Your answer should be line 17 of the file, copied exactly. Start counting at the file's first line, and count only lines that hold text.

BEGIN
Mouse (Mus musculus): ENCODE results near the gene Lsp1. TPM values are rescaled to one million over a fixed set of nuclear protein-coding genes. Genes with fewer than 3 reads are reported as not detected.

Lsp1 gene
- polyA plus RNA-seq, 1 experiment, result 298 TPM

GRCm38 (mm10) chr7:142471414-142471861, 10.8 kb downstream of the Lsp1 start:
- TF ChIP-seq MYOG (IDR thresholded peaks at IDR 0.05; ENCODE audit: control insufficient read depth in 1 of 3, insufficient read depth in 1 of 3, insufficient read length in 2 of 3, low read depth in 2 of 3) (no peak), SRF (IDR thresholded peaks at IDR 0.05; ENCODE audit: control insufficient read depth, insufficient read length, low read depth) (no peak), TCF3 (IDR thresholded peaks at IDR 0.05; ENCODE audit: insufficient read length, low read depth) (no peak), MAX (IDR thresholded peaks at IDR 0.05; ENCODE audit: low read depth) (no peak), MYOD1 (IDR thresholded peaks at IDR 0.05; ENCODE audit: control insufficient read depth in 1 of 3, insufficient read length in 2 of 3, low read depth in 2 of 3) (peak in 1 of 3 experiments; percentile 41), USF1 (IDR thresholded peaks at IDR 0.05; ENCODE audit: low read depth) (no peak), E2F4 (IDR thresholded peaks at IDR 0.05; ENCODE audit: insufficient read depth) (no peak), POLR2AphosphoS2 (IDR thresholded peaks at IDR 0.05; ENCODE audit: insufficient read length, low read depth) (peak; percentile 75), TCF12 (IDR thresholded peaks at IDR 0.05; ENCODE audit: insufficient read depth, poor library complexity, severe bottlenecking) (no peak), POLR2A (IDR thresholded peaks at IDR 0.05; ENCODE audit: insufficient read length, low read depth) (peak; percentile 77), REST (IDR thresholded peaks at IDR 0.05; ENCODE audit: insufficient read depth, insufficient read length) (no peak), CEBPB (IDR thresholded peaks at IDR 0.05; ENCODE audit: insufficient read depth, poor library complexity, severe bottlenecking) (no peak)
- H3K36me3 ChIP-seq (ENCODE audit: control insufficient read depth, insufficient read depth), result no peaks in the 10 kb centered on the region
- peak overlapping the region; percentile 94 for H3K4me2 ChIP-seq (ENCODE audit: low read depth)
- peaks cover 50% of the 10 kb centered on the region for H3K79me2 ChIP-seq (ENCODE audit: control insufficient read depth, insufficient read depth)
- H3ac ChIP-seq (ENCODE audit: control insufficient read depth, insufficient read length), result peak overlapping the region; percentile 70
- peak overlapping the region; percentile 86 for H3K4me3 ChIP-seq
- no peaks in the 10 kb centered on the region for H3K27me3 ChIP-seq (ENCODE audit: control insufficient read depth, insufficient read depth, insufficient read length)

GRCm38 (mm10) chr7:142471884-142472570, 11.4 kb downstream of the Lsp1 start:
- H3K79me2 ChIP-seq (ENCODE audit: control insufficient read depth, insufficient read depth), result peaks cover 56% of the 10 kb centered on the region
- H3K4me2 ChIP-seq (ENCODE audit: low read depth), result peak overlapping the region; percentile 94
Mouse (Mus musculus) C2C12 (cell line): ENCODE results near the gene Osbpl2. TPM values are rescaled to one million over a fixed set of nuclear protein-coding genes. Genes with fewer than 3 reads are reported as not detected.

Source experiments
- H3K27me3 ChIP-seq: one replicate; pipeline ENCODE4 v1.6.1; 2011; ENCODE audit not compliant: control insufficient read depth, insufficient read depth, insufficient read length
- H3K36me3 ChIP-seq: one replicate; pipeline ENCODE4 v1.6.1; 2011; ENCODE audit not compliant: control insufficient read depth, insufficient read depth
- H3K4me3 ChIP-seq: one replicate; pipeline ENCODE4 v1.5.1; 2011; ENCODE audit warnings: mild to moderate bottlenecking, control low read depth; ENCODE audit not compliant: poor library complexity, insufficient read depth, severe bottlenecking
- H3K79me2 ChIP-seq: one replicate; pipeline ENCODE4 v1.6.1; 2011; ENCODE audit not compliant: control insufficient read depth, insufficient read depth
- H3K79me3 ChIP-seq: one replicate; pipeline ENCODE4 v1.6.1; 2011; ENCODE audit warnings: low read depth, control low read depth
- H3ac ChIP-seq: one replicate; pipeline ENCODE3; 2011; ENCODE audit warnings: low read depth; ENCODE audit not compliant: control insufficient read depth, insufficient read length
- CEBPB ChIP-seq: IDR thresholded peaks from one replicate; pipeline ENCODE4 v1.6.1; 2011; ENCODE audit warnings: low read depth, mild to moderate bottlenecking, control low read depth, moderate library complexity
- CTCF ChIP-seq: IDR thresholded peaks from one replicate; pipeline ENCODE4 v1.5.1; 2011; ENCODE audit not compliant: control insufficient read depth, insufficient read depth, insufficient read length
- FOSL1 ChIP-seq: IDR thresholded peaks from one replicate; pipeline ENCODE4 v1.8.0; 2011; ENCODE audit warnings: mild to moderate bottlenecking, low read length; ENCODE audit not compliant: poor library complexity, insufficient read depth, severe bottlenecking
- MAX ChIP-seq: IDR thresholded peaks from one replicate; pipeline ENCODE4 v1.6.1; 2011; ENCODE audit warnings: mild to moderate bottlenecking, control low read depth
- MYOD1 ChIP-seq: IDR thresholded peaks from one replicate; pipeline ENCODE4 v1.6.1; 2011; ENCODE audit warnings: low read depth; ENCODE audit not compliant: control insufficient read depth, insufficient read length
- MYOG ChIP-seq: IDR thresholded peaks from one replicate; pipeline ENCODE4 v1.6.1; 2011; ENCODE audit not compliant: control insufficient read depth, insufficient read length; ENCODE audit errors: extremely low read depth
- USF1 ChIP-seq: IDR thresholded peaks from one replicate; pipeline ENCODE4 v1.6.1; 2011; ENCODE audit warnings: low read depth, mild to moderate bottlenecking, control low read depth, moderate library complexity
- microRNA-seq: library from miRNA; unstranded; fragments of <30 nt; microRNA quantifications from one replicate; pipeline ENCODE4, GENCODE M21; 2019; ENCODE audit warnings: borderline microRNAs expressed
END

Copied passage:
- H3K27me3 ChIP-seq: one replicate; pipeline ENCODE4 v1.6.1; 2011; ENCODE audit not compliant: control insufficient read depth, insufficient read depth, insufficient read length